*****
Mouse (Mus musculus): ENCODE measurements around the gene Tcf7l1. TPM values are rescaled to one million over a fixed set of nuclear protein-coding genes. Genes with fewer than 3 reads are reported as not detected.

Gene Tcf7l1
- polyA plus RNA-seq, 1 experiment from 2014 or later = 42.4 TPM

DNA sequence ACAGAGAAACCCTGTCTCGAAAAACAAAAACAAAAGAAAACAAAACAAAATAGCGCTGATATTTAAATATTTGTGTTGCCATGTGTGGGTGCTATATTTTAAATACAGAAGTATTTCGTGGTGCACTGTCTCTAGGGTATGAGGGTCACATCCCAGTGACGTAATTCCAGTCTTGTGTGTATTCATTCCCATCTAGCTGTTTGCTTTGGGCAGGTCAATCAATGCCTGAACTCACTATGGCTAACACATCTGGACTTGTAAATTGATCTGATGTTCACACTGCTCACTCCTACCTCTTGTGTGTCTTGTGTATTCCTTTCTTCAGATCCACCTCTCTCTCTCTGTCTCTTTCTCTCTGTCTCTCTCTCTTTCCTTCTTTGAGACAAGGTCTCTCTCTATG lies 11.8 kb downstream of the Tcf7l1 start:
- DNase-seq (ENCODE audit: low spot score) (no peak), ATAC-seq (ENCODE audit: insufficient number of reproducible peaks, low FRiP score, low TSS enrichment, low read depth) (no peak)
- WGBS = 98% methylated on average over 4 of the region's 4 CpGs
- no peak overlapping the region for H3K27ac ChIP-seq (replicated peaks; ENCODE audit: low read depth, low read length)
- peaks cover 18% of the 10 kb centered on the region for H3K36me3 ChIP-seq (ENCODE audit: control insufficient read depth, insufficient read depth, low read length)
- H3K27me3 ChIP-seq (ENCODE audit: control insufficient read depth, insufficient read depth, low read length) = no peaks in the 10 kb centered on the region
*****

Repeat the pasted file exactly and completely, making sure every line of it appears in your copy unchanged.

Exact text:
Mouse (Mus musculus): ENCODE measurements around the gene Tcf7l1. TPM values are rescaled to one million over a fixed set of nuclear protein-coding genes. Genes with fewer than 3 reads are reported as not detected.

Gene Tcf7l1
- polyA plus RNA-seq, 1 experiment from 2014 or later = 42.4 TPM

DNA sequence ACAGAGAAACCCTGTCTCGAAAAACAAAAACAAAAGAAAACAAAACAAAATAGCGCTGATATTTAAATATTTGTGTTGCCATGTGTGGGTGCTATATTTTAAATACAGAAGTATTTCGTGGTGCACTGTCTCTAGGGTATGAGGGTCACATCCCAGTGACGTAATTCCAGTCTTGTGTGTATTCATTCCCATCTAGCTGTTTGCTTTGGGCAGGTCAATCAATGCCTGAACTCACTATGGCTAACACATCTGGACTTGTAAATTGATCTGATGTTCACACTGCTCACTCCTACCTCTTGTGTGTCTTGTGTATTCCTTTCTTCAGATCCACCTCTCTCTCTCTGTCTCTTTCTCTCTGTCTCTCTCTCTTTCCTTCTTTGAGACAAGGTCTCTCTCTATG lies 11.8 kb downstream of the Tcf7l1 start:
- DNase-seq (ENCODE audit: low spot score) (no peak), ATAC-seq (ENCODE audit: insufficient number of reproducible peaks, low FRiP score, low TSS enrichment, low read depth) (no peak)
- WGBS = 98% methylated on average over 4 of the region's 4 CpGs
- no peak overlapping the region for H3K27ac ChIP-seq (replicated peaks; ENCODE audit: low read depth, low read length)
- peaks cover 18% of the 10 kb centered on the region for H3K36me3 ChIP-seq (ENCODE audit: control insufficient read depth, insufficient read depth, low read length)
- H3K27me3 ChIP-seq (ENCODE audit: control insufficient read depth, insufficient read depth, low read length) = no peaks in the 10 kb centered on the region